- Series: Oxford World's Classics
- Paperback: 208 pages
- Publisher: Oxford University Press (November 11, 1999)
- Language: English
- ISBN-10: 0192837478
- ISBN-13: 978-0192837479
- Product Dimensions: 7.6 x 0.5 x 5.1 inches
- Shipping Weight: 5.6 ounces (View shipping rates and policies)
- Average Customer Review: 8 customer reviews
- Amazon Best Sellers Rank: #2,690,622 in Books (See Top 100 in Books)
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An Essay on the Principle of Population (Oxford World's Classics)
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About the Author
He is also the author of many articles on Malthus, the Poor Law, and the Welfare State. He is currently researching a book on Malthus and poverty.
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An Essay on the Principle of Population is important today for several reasons. First, it is an important part of history. Second, population issues still loom large. Also, historian Ross Emmett has reinterpreted Malthus in a way that fits better with world experience. My own reading of An Essay on the Principle of Population fits with Emmett's reinterpretation of Malthus.
Malthus reasoned through one of the biggest issues. This is a classic of political economy, worthy of careful consideration. Don't listed to those who say Malthus has been proven wrong. Read this book and judge its merits yourself.
"An Essay On The Principle of Population ", by T. R. Malthus, Oxford Univ. Press, NY 2004. ISBN 0-19-283747-8, SC 172 pgs. 19 Chapters plus Introduction 20 pgs., Contents 4 pgs. Notes 9 pgs., & Index 4 pgs. Inveiglement is a chronology of TR Malthus.
This is 3rd reprint of Oxford World's Classics of the original publication in 1798 of Malthus's acclaimed work, one that's always timely and of tremendous value to readers on anthropology, societal structure, economics, class struggle, moral values & Christianity. Charles Darwin attributed his own insight for later writing "Origin of Species" on evolution after reading Malthus's ideas on survival of the fittest in over population from famine, war, pestilence, etc. and "'the power of population is indefinitely greater than the power in the earth to produce subsistence for man".
Written in 1798 the book is, by today's standards, flowery and wordy, but uses exceptionally robust prose, logic and analogies to promote his Principle of Population as he skillfully disassembles conjectures by Godwin and Mr. Condorcet.
Chapter XVIII-XIX dwell on necessity of food for support of life that gives rise to needed exertion, rouses man into action, and with trust in the constancy of the laws of nature, man's mind forms to reason after preparatory labor and ingenuity; and, finally deals with good vs. evil, virtue & vice, mind formation by original thinking not just additive values, and concluding moral evil as necessary to produce moral excellence.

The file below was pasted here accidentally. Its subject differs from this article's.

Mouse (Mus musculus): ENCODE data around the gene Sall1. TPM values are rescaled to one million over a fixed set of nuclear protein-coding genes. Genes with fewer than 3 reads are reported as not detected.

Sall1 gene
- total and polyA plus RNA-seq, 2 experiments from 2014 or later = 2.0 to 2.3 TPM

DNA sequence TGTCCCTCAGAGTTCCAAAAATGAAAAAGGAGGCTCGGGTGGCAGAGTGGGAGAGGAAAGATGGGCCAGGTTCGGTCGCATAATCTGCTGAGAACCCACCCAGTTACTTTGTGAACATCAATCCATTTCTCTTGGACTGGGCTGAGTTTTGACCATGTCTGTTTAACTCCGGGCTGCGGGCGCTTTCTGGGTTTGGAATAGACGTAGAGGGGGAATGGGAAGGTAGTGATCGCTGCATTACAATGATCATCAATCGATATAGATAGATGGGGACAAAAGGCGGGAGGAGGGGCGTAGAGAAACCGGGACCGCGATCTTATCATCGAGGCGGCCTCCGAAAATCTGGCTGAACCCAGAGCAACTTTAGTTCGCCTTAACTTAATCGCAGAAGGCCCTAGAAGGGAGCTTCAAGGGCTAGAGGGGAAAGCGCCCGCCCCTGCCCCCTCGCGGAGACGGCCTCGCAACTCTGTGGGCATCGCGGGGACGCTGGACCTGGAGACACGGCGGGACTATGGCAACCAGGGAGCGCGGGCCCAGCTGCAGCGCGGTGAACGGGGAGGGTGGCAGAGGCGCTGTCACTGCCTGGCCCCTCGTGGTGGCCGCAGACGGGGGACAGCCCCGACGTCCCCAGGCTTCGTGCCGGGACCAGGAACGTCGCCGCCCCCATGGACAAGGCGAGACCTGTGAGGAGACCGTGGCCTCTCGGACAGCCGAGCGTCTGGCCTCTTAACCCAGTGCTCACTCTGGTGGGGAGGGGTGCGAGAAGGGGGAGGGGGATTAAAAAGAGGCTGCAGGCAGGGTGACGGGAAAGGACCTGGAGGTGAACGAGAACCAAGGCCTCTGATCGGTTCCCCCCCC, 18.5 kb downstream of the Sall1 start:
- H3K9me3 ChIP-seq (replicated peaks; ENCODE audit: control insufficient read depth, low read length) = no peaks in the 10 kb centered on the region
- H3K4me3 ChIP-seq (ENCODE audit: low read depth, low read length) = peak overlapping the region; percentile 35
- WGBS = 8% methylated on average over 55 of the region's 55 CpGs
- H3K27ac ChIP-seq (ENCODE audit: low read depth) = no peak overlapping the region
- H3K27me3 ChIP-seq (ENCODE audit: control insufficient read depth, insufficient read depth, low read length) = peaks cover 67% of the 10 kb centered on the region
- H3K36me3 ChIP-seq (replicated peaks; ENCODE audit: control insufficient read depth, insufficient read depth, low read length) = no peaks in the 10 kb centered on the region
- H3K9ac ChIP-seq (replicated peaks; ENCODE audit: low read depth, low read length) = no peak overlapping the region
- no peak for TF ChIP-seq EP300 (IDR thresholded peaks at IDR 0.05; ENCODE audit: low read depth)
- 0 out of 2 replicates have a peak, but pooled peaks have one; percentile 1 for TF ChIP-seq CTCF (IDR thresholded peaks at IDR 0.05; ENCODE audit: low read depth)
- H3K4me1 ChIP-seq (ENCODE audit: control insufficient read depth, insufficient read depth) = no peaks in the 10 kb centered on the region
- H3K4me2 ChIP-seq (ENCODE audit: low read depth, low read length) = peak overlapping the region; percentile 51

- finis -
Dipping down into the original malthusian fountain is, in this way, a pretty much refreshing and inspiring experience, shunning aside the many bad interpretations attached to his original thinking by second hand reading. As a plus, the book presents at the end two extremely beatifully written chapters on the philosophical reasons behind Good and Evil, a necessary explanation in a revolutionary theory that could be interpreted as intrinsically evilsome. To add content and lustre to all Malthus wrote, one has to remind that the greatest economist of the XX century, John Maynard Keynes, felt himself philosophically and theoretically affiliated with Malthus in a very great scale, to the point of saying that, if Malthus had been better understood, the world would not had to suffer the weaknesses of David Ricardo's theories.
Way back in 1798 Malthus wrote this essay to expose how human population is still being kept in check by mother nature. Famine, plague and war pop up whenever a population gets too high.
The essay has been overlooked mostly because of the stance Malthus takes in this book towards the poor. He suggests that when you give money to people who don't work, you help them have children. This increases the population without increasing production of food. Also, by increasing the standard of living of these people, you then qualify more people to receive without working, exacerbating the situation. Malthus clearly supports workhouses to welfare in this essay.
This essay had influenced two notable people. First is Charles Dickens. In 'A Christmas Carol' you read how Scrooge said, "that if the poor would not go into workhouses, they might as well die and decrease the surplus population". This was aimed straight at Malthus. The second person he influenced with this essay is Darwin. While reading Malthus, Darwin realized that population pressure was that "natural selector" that made evolution possible.
If you want to read a piece of history, read this essay. If you then want to get a more modern and thorough take on the subject read Marvin Harris's "Cannibals and Kings".
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